Barry Allen, Flash Point Paradox

I don’t listen to music anymore.

I don’t write.

It’s like I’m living in limbo,

Chasing nothing,

Moving backwards.

My hair is wild,

Different from my high school days;

I miss my long hair,

How the wind made it twirl,

How the hours passed as it dried.

I think I need a drastic change again to restart this heart of mine,

A defibrillating shock to my step, an electric spring if you will.

Give me a new hair cut.

Fire me from my job.

Break my spirit.

Punch me in the face again.

Let me fill a page with smoke and shrapnel. Snap my neck. Let the ink set in addiction I have long forgotten.

Take me home.


Do you see,

Is it me,

In the glint of your eye?

Oh, I’d swell,

And I’d rattle,

I’d tell

(Yes, I’d tattle),

That you are the light in my own;

‘Cause you see,

Oh, you should,

That you’d be

(Or you would)

The one, yes, the only

Love I have known.

Rose Tyler

Sometimes I feel like I’m on fire;

Sometimes I can’t breathe.

I look outside for that little blue box,

Listening for the whirr of its apparition;

I stare at nothing,

Hoping to catch the silhouette of his stature through the light of a window.

He had two beating hearts

And one belonged to me.

Only doctors can prescribe the medicated intoxication my body craves every day.

A rift in space,

A ripple in time,

And he was mine.

I need my Doctor.

Grandma Drives to Scotland (response to reddit /r/writingprompts)

Grandma Drives to Scotland (response to reddit /r/writingprompts)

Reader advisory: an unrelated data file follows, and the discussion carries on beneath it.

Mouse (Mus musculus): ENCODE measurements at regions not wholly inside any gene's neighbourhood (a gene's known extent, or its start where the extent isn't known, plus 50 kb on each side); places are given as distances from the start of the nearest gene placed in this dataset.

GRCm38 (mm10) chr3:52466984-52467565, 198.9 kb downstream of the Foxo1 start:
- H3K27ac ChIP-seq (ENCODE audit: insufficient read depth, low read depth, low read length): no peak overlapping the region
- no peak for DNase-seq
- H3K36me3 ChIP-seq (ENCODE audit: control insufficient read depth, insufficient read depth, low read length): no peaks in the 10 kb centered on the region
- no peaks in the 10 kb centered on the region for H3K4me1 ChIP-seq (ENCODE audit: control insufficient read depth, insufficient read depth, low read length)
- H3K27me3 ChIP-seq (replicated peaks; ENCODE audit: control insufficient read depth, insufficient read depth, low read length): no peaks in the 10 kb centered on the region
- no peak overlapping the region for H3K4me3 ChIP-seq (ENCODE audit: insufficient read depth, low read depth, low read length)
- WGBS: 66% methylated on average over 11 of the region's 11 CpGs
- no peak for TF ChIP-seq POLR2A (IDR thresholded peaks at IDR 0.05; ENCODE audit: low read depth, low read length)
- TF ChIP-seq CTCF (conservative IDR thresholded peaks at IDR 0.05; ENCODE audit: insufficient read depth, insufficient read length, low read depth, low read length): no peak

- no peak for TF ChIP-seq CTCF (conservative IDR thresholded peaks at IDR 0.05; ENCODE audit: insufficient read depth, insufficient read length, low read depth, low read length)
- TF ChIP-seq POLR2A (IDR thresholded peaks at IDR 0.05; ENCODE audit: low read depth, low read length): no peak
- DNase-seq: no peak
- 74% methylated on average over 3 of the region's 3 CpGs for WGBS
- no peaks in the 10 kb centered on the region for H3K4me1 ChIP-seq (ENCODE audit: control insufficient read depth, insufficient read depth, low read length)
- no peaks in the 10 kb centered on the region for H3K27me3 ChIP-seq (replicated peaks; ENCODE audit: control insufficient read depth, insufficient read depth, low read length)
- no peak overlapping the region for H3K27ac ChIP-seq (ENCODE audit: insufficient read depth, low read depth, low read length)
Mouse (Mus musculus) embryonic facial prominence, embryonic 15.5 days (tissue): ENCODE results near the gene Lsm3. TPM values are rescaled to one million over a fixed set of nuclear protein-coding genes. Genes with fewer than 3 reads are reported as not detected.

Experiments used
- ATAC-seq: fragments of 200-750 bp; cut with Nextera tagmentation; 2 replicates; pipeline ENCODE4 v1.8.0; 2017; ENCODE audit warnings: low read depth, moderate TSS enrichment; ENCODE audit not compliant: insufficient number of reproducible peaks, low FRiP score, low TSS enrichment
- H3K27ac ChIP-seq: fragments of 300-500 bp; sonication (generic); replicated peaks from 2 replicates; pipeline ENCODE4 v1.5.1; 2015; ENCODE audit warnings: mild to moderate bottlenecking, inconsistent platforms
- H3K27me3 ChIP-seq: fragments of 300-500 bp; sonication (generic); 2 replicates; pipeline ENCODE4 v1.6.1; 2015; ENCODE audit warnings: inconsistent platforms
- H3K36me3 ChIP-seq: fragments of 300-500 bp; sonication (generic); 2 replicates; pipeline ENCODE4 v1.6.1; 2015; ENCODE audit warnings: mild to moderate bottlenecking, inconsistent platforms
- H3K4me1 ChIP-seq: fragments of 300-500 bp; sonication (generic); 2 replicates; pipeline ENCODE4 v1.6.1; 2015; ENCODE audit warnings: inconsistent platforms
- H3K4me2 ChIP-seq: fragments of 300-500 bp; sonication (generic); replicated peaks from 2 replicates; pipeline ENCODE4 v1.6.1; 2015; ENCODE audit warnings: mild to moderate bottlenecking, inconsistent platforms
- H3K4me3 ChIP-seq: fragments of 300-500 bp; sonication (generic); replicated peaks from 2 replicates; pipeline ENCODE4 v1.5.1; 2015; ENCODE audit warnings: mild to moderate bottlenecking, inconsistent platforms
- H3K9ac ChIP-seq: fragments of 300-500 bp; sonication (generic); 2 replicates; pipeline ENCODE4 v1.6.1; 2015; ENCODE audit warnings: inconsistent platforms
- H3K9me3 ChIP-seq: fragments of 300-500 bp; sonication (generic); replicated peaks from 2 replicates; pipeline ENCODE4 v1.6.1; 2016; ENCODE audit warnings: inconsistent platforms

My grandmother was great at a many of things — smelling hunger from a mile away, washing that perfect, ocean breeze scent into my laundry, and baking the softest of chocolate chip cookies — but she was not good at arriving on time.

Last Christmas, I invited grandma over to my new apartment to spend the holiday time with my girlfriend and me. She only lived ten minutes away, and insisted that she could get herself there. “Okay, okay, Grandma,” I said over the phone, “just be careful.”

I guess it was around noon when she hopped in her 1992 Honda Accord that my dad bought for her a while back, getting her out of an older clunker and into a somewhat reliable vehicle. It was reliable, yes, but versatile…I hadn’t expected.

Kayla was still wrapping presents, and I was trying my hardest to hang lights around the living room when Grandma called me about a quarter after six to ask if she was going the right way.

“Aren’t I supposed to turn right at the corner of 5th and Anchor,” she asked, confused.

“Grandma, no. You should’ve turned left. You know that road is a dead end, right? You’ll have to turn around before you get to the pier.”

“Jay, I think I’m going the wrong way. Can you GPS me?” My little innocent grandmother still hadn’t learned much about technology, and thought I could track her little flip phone with mine. “Grandma, just turn around at the pier and get back onto I-95. Then follow 95 back around to town.”


“Take I-95, Grandma!” I had to be a bit stern with her because she couldn’t seem to understand how ridiculous it is to mess up what originally was a ten-minute drive with a total of three turns.

“I don’t see I-95 anywhere. Can’t you GPS me, Jay?”

My grandmother must’ve been very lost at this point, and I was beginning to think she’d drive straight out of Maine and into Our Home, Our Native Land. “What do you see, grandma? Help me find where you are.” Any sort of landmark would help me find her, and then I’d drive out to have her follow me home.

“I’m on the Atlantic, Jay,” she said. I quickly looked for street names and backroads in my phone’s mapping app. “Grandma, there is no Atlantic highway or street name around here. What are you going on about?”

“Jay! I see a sign! Am I near your house?”

At this point, I began to feel a slight bit of relief, and hoped that maybe she somehow found her way to my apartment. “What does it say, grandma?”


The Man Between, chapter 1: “The Journal”